Warning for Massachusetts Residents Renting Hoisting Equipment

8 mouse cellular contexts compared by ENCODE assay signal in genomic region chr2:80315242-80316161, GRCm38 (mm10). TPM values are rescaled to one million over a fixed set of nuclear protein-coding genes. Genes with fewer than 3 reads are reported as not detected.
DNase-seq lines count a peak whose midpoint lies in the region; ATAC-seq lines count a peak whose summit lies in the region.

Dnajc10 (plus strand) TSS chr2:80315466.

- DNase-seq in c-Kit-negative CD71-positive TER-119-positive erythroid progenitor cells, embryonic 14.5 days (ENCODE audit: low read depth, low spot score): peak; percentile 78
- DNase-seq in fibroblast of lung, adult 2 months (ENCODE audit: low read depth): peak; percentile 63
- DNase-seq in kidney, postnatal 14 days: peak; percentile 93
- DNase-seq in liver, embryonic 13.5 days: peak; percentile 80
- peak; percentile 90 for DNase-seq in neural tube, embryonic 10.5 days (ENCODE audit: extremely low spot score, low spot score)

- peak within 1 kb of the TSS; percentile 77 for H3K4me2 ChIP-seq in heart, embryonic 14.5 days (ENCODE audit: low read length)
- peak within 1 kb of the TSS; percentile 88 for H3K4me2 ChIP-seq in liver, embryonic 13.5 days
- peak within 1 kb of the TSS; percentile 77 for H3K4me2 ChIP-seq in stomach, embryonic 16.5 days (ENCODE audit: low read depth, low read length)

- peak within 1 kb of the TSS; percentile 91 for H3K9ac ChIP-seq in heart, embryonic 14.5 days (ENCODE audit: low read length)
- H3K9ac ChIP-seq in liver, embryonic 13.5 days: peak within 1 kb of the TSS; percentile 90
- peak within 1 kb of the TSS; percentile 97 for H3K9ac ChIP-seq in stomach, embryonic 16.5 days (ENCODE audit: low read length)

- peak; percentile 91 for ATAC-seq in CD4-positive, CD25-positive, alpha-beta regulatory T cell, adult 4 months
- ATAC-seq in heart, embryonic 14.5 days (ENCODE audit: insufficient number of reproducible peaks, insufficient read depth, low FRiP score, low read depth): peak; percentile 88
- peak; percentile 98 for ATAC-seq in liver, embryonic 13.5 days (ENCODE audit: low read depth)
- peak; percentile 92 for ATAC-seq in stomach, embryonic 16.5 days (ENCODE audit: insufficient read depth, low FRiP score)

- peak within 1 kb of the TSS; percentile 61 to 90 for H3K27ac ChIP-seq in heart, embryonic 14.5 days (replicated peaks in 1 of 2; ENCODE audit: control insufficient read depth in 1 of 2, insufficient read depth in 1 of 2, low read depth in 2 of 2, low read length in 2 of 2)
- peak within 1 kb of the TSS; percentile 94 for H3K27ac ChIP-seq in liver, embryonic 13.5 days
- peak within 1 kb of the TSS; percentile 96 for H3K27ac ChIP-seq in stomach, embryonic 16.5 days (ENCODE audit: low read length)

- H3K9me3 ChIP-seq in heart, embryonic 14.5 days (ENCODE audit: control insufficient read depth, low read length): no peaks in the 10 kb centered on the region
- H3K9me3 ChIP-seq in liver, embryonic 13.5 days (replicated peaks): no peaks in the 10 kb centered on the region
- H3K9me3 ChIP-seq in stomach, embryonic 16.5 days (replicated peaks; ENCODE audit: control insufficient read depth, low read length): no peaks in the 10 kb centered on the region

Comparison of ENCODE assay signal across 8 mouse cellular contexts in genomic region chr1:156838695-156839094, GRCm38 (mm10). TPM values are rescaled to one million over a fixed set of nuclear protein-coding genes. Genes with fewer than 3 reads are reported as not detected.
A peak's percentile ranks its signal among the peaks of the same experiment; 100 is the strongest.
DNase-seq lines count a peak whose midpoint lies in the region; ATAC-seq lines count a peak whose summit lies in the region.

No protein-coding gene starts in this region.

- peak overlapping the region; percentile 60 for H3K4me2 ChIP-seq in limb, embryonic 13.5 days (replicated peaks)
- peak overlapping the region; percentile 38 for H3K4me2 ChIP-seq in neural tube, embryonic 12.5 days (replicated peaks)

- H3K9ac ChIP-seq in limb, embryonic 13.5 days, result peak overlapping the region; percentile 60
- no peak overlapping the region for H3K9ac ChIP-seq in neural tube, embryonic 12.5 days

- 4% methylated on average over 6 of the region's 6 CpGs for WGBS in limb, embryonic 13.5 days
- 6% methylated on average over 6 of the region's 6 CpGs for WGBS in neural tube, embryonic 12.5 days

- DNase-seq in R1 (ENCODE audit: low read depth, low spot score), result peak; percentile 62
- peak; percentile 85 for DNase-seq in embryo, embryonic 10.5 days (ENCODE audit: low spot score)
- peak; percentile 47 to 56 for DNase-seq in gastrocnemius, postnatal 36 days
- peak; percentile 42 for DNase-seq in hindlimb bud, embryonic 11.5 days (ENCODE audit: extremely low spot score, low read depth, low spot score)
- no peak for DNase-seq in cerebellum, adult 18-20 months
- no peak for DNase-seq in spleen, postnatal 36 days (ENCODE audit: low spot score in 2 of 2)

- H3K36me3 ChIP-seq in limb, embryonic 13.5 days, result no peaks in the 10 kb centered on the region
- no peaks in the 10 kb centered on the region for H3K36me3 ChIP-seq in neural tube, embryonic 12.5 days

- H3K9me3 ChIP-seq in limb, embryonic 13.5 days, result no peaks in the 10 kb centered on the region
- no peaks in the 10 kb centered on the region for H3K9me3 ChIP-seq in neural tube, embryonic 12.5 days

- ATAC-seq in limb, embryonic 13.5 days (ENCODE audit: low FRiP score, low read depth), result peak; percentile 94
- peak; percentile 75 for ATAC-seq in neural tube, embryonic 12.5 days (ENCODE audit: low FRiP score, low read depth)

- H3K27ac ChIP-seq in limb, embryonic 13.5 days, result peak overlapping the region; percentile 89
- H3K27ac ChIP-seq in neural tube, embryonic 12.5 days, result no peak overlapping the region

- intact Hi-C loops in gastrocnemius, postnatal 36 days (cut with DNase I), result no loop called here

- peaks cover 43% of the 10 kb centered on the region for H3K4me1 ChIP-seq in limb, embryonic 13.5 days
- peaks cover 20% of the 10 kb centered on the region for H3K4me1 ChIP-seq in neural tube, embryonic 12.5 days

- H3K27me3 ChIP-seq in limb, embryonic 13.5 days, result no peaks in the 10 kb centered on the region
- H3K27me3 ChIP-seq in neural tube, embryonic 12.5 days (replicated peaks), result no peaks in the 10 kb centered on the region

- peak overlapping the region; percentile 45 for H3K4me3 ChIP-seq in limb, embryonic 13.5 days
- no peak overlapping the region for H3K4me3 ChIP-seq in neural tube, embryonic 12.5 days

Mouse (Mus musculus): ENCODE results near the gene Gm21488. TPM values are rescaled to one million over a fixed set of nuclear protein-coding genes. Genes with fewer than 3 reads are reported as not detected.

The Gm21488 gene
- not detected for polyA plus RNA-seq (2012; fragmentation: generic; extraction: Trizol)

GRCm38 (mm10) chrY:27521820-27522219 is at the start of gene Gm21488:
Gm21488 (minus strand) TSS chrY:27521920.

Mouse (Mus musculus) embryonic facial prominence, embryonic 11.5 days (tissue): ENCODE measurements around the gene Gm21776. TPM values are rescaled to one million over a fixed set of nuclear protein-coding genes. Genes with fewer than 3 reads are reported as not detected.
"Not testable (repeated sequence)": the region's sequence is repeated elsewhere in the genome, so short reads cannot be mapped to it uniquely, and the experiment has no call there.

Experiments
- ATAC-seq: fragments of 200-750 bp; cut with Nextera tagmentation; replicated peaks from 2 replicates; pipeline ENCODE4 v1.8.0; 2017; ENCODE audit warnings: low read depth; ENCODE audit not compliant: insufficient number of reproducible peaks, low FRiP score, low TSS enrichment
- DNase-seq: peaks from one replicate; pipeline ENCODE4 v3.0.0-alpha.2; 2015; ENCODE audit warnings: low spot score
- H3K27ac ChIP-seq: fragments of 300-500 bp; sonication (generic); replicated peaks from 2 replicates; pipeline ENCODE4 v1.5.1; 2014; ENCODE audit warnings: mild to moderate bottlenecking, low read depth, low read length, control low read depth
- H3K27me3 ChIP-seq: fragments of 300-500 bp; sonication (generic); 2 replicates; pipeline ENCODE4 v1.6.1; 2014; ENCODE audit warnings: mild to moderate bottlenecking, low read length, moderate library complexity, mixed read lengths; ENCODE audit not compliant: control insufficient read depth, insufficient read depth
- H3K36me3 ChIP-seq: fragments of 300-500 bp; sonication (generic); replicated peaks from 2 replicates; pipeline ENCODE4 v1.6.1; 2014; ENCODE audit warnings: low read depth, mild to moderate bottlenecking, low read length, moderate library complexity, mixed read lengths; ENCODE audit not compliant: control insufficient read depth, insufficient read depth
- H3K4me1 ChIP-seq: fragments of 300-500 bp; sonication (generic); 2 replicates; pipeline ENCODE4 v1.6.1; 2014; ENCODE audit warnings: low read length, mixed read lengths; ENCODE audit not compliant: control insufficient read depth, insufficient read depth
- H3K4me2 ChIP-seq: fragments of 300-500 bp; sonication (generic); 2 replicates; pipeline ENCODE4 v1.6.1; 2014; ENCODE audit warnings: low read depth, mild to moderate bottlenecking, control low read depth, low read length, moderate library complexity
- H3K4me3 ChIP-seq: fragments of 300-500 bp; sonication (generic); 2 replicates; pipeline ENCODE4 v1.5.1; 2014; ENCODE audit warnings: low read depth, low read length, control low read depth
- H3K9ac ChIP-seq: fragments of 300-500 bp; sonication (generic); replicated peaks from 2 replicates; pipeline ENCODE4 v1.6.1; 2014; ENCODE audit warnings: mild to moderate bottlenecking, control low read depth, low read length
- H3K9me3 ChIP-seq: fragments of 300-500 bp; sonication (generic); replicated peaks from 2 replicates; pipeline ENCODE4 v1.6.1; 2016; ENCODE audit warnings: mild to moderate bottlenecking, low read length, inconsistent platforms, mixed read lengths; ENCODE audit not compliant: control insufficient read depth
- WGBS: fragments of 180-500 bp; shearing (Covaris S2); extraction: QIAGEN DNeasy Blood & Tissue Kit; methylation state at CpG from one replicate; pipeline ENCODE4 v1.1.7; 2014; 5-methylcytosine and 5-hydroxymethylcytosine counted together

Massachusetts Department of Public Safety (DPS) requires licensing for all operators of hoisting machinery where the height of the lift exceeds ten feet or the weight of the load exceeds 500 pounds or the capacity of the bucket exceeds ¼ cubic yard capacity. Back in June 2013 we covered the licensing regulations in our blog.Massachusetts residents are also covered under this licensing regulation. That’s right, if you are using any hoisting equipment on your personal property you are required to obtain a license from the commonwealth of Massachusetts in order to operate the machinery if the capacity meets or exceeds the above measurements. That means if you are planning on renting any machinery to do some work on your property, the rental company will require you to present the operator’s driver’s license as well as a hoisting license in order to rent any equipment that falls under the hoisting laws. If you are working with hoisting machinery without a license in Massachusetts, whether it is on your property or on a jobsite the DPS can force you to stop work, fine you, your company or your workers for non-compliance. If you have rented the equipment the DPS can fine the rental company as well.  The only exemption to the law is for use of hoisting machinery for purely agricultural purposes.The hoisting license requirement for Massachusetts is not new. In fact, the law has been on the books for 15 years. Until 5 years ago it was a felony charge to operate hoisting machinery without a license in Massachusetts. However due to lack of enforcement, the law did not have teeth.  5 years ago it was changed to a civil penalty. I spoke with a representative from Taylor Rental today about the hoisting license requirement and how it has affected his business.  The American Rental Association has met with DPS regarding this licensing requirement, and was recently informed that as of April 2014 they have 22 inspectors, three new field offices, and they will be doing spot inspections at jobsites. He informed me he has had a client call already whose work was shut down for lack of licensing.Initially the DPS had planned to provide temporary licensing that could be procured quickly. Individuals renting compact hoisting machinery are supposed to be able to obtain a temporary permit from a “short-term rental entity” for a fourteen consecutive day rental period upon the completion of the short-term rental entity’s training program.  A short-term rental entity is a person or company that has been approved by the DPS that is in the business of renting compact hoisting machinery and issuing temporary permits in lieu of full licensure. However, no one has been approved for short-term rental entity status as of yet. Taylor Rental will hopefully gain approval from the DPS within the next month, but the approval has been delayed several times already.So enforcement is in full swing, and the potential for fines is real.  The fine for the first offense is $1,000 per person. So if you are an operator of hoisting machinery for a company on a jobsite where the machinery is rented that means: you can be fined for operating without a license, your company can be fined, the rental company can be fined, and the person behind the counter who rented the machinery to your company can be fined. This goes for any out of state business operating in Massachusetts as well. The fine for the second offense is $4,000 per person.In lieu of the ability to obtain temporary licensing, United Alliance Services can help get you trained and fully-licensed to operate hoisting machinery. Our associates Excellence in Safety hold many classes throughout the year. Give us a call today and one of our representatives can answer your questions regarding the Massachusetts hoisting license process, and help you get registered for an exam prep. class. (877)399-1698